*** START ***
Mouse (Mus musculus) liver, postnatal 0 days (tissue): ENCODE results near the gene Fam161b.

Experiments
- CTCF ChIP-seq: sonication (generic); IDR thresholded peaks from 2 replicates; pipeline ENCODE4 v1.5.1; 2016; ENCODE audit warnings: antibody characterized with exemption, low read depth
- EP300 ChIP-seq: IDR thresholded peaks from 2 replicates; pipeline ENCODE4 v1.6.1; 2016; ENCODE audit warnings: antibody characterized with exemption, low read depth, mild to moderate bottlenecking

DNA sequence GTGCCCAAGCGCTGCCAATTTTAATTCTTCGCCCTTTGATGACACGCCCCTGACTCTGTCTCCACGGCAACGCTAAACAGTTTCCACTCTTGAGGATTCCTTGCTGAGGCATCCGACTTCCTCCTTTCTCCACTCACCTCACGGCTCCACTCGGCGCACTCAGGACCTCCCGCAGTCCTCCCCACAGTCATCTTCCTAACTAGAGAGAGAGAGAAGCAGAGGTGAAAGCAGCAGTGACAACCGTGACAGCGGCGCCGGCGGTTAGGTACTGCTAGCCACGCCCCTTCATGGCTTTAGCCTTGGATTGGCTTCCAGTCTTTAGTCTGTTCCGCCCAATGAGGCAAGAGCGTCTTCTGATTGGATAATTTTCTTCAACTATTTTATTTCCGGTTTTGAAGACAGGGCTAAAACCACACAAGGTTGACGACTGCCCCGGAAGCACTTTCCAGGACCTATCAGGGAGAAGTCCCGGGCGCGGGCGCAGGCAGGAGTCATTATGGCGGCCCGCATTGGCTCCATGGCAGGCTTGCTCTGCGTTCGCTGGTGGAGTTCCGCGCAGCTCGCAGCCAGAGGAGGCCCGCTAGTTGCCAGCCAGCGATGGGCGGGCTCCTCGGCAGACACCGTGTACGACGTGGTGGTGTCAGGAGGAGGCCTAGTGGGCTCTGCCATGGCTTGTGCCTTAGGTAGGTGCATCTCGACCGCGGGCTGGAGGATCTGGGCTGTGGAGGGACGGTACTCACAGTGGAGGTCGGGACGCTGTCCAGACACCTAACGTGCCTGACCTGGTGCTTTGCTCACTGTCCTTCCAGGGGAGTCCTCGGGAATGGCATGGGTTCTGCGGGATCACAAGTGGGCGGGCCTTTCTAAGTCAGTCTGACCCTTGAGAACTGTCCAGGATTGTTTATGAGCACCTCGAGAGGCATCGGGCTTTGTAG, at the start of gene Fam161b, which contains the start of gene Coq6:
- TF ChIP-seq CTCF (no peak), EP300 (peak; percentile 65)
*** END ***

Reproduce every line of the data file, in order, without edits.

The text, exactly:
Mouse (Mus musculus) liver, postnatal 0 days (tissue): ENCODE results near the gene Fam161b.

Experiments
- CTCF ChIP-seq: sonication (generic); IDR thresholded peaks from 2 replicates; pipeline ENCODE4 v1.5.1; 2016; ENCODE audit warnings: antibody characterized with exemption, low read depth
- EP300 ChIP-seq: IDR thresholded peaks from 2 replicates; pipeline ENCODE4 v1.6.1; 2016; ENCODE audit warnings: antibody characterized with exemption, low read depth, mild to moderate bottlenecking

DNA sequence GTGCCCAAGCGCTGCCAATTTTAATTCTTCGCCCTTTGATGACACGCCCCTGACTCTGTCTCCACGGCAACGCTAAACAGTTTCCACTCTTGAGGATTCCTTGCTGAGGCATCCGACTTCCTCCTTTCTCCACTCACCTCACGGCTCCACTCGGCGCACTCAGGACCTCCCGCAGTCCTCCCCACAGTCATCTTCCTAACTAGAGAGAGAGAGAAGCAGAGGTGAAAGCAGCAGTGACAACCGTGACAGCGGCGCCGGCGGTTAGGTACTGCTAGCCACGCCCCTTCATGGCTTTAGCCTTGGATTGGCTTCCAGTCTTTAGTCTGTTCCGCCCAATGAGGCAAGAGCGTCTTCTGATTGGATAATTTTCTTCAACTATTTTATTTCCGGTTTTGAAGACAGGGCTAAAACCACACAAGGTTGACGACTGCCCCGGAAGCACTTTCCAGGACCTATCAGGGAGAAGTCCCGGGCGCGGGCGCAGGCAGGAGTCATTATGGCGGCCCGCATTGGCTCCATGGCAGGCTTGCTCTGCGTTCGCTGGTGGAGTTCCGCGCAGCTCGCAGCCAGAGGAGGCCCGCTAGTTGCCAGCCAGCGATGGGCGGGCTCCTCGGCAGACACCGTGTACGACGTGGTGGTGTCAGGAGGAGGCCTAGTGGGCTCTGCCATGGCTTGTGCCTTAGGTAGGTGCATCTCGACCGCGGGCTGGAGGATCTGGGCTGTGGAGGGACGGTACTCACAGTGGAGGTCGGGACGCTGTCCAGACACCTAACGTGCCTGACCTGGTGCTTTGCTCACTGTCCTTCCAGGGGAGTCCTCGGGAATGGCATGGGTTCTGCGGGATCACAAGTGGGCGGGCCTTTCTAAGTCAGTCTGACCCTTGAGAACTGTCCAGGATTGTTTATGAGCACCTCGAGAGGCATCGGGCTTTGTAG, at the start of gene Fam161b, which contains the start of gene Coq6:
- TF ChIP-seq CTCF (no peak), EP300 (peak; percentile 65)